One of the most basic pedagogical techniques is to “meet people where they are,” and within the context of the New Evangelization, this could take the form of affirming a young person’s ecological concern, pointing out that the Church has a rich body of teaching on the environment, and then proceeding into other comparable areas of faith and Christian life. Pope John Paul II affirmed in his encyclical Centesimus Annus that “the Church’s social teaching is itself a valid instrument of evangelization” (no. 54, emphasis in original), and highlighting the Church’s tradition of creation care as part of the New Evangelization can certainly be used as an extension of the insight of John Paul II in light of the current “signs of the times.”
FRANCISCAN ACTION NETWORK’S EARTH CORPS
As with any ministry, the use of creation care as a tool in the New Evangelization will likely look different depending on the particular situation, context, audience, etc. One model of how this tradition might be used to help millennial Catholics develop a deeper faith life is the Franciscan Action Network’s Franciscan Earth Corps project. Through this initiative, a local community first selects a project, charitable cause, or justice activity that is somehow tied to ecology and then registers as a chapter with Earth Corps. Examples of such activities might include urban or community gardening, hiking, advocacy work, ecological restoration, or beautification/landscaping.
Once a project has been selected and undertaken, the Earth Corps initiative then invites the group to engage in regular group reflection using themes from Franciscan spirituality. Ideally this reflection occurs after each period of work, and provides an intentional space in which group members process their experiences and come to a deeper awareness of how their work is intimately connected with their Catholic faith. For example, a group working in an urban/community garden might reflect on the Church’s recognition that the poor are most vulnerable to environmental degradation. A group involved in hiking or beautification/landscaping might reflect on the incarnational nature of Christianity and how this is particularly present in Franciscan spirituality. Groups that choose to work on a climate advocacy project could reflect on the Church’s justice tradition and/or the concept of structural sin.
In order to help facilitate spiritual reflection on a group’s environmental project, Earth Corps recommends that leaders utilize the spiritual resources available from the Franciscan Action Network. In addition, Earth Corps groups might also take advantage of the many resources available from the Catholic Coalition on Climate Change, of which the Franciscan Action Network is a member and with whom I work.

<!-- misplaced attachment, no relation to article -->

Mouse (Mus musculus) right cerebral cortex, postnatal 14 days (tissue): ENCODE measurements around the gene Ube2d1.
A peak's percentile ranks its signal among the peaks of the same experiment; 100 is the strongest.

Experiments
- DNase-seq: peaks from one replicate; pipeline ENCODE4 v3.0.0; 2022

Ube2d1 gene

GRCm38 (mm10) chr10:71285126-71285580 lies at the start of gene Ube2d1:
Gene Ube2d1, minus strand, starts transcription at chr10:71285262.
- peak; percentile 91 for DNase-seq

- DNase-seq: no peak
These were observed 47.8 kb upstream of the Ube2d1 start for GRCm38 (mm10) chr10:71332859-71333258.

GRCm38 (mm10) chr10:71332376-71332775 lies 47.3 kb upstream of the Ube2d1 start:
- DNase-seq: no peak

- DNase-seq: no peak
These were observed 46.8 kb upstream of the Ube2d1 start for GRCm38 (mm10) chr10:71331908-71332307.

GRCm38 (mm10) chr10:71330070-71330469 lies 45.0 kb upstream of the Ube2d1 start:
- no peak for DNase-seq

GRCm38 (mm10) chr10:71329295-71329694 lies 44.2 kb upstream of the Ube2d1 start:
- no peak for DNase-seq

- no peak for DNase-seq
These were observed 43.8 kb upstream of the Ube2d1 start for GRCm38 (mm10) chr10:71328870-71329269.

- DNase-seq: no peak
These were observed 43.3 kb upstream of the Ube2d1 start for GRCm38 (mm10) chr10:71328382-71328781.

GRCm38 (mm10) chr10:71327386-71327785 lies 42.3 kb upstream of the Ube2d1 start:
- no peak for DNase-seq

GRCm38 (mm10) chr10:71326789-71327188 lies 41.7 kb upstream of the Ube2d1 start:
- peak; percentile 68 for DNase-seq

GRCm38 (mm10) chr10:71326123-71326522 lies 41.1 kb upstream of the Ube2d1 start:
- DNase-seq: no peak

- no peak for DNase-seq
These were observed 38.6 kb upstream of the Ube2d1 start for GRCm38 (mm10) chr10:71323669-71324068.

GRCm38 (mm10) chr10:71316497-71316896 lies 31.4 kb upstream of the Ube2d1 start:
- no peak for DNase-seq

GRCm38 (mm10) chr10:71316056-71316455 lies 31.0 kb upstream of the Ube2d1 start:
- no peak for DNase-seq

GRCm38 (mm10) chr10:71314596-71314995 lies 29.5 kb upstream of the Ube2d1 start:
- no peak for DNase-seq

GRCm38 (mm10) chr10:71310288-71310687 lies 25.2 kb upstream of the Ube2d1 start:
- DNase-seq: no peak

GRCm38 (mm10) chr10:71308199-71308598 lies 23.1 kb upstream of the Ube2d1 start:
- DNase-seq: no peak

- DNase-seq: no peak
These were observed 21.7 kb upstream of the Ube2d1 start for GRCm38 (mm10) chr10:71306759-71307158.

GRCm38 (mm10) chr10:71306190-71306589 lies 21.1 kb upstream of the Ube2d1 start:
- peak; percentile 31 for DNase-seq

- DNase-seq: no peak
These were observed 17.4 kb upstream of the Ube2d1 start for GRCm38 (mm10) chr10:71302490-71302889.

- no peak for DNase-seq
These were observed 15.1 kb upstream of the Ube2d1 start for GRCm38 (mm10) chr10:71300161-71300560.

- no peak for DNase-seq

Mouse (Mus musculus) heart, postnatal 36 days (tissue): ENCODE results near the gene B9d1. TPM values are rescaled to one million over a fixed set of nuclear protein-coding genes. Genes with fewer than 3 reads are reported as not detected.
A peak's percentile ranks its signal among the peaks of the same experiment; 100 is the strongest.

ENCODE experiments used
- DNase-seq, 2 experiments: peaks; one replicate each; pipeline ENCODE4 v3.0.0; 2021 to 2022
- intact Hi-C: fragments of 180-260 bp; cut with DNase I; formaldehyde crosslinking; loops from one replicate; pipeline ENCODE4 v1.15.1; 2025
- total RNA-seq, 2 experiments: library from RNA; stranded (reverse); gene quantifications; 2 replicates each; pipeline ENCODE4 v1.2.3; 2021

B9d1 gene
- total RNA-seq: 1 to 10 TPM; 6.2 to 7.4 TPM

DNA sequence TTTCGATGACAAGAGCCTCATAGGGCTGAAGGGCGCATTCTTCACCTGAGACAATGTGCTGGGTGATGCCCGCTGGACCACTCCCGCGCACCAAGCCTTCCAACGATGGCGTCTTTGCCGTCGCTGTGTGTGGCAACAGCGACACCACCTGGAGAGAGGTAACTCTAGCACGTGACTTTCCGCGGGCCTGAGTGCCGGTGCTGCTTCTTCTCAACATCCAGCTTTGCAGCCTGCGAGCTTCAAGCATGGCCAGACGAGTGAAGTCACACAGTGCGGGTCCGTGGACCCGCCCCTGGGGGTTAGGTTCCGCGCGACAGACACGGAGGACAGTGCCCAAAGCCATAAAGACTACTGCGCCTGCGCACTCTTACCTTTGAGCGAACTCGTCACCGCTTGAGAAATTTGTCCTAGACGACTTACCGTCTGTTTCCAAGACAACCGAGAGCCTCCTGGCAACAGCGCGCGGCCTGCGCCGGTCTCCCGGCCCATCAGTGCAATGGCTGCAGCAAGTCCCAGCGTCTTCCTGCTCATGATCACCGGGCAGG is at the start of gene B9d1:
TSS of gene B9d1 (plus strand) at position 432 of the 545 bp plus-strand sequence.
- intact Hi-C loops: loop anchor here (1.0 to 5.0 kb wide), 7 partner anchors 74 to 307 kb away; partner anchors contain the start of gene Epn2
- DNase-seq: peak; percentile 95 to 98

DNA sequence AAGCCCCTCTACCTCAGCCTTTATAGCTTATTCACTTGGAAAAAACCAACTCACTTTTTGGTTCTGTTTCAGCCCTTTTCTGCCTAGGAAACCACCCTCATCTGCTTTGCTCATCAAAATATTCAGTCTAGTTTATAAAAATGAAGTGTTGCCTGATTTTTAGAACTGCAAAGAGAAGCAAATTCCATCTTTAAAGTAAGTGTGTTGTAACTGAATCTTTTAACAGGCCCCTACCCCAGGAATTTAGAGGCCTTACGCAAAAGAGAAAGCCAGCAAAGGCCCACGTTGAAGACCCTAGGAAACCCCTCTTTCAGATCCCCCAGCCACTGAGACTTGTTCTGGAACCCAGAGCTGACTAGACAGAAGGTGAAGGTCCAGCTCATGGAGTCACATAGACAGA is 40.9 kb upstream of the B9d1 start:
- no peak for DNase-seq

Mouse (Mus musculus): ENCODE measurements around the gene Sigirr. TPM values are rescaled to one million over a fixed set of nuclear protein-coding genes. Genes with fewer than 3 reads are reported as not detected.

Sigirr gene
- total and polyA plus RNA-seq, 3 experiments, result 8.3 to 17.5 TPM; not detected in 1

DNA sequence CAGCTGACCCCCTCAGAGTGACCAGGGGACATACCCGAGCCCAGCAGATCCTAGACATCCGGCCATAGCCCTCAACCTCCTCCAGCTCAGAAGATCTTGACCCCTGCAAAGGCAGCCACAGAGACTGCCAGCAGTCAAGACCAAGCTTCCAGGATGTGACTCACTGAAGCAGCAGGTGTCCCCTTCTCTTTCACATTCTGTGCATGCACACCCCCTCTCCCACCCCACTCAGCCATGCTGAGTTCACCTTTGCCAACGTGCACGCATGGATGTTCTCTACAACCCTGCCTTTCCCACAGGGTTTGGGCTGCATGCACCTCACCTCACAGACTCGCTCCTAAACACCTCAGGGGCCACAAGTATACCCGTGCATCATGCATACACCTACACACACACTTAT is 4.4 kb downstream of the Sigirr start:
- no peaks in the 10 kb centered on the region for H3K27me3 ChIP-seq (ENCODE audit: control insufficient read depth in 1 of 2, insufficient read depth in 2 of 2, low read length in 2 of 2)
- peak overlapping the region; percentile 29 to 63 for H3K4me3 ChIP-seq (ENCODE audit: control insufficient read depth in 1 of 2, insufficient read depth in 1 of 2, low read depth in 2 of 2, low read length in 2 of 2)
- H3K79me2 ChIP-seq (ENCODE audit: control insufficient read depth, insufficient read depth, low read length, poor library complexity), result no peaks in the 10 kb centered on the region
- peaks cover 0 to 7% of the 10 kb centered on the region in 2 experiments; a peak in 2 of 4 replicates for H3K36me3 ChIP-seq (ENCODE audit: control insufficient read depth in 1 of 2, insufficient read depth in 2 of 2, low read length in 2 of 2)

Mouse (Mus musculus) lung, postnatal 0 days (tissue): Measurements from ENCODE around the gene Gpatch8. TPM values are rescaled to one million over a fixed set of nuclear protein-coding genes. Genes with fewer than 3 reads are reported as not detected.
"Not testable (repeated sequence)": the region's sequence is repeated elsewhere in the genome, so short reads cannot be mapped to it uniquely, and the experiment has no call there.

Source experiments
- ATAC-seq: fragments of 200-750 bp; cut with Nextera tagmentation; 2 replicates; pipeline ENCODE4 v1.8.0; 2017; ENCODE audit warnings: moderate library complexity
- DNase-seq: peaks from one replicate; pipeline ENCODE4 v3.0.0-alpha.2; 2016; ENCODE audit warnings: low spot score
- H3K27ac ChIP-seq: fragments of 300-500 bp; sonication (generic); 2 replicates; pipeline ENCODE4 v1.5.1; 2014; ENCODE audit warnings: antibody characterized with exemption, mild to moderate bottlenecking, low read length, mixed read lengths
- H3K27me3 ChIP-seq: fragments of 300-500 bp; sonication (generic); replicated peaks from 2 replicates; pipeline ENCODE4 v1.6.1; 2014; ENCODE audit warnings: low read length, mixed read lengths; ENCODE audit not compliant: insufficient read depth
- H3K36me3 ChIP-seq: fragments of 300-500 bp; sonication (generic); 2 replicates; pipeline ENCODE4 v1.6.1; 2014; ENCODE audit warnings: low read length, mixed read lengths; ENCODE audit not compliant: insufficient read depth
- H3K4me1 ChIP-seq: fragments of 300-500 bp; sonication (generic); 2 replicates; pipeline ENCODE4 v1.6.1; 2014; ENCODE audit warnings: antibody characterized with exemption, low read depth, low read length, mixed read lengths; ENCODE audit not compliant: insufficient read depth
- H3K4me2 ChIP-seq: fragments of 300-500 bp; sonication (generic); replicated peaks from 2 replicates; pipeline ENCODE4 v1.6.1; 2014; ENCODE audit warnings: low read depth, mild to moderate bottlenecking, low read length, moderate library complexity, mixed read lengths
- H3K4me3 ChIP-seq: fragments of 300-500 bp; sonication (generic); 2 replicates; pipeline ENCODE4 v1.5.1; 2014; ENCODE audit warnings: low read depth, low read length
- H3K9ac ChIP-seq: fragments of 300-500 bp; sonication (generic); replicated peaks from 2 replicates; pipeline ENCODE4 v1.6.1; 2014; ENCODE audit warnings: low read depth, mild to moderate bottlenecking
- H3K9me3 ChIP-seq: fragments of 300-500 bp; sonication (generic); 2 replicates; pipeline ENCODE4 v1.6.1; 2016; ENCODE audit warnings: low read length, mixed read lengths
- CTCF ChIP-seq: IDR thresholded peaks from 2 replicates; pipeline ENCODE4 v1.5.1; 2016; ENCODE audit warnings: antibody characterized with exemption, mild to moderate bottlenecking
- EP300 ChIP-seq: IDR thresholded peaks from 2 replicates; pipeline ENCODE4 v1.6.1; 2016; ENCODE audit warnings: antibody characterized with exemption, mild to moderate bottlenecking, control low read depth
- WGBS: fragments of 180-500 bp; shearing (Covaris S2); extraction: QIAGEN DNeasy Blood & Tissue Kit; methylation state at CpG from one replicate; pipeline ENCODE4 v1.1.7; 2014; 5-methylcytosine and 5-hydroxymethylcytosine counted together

Rhett Engelking, Program Manager for Franciscan Earth Corps, feels that this initiative can serve as a valuable means by which to help millennial Catholics make important connections between ecology, faith, and the many aspects of a dynamic Christian life, no matter which ecological project an Earth Corps group chooses and however the group decides to reflect spiritually on its experience, Engelking sees experiential learning coupled with intentional spiritual reflection as a crucial means by which to foster lasting “eco-conversion” in persons and society, and believes that ecological orthopraxy is a valuable means by which to re-propose the Gospel to all Catholics, especially those in the millennial generation.
In Sustainability and Catholic Higher Education: A Toolkit for Mission Integration from the Catholic Coalition on Climate Change, the Most Reverend William S. Skylstad, Bishop Emeritus of Spokane, Honorary Chairman of the Catholic Coalition on Climate Change, and past president of the U.S. Conference of Catholic Bishops, pointed out that the Church’s teaching on creation care “must therefore be integral to the mission, identity and everyday life of” Catholic ministries and institutions.
Given the fact that many millennial Catholics have a natural inclination towards ecological concern, the bishop’s words are especially relevant to the Church’s New Evangelization. Lifting up and highlighting Catholic teaching on creation care and climate change can be an effective on-ramp by which to invite millennial Catholics into a deeper faith life, and the Earth Corps project provides one example of how to more effectively act on the insight of The Compendium of the Social Doctrine of the Church, which states that “[t]he Church’s social doctrine is an integral part of her evangelizing ministry.”
Updated: Changes have been made to the second paragraph to recognize Dr. Tobias Winright’s observation from last year.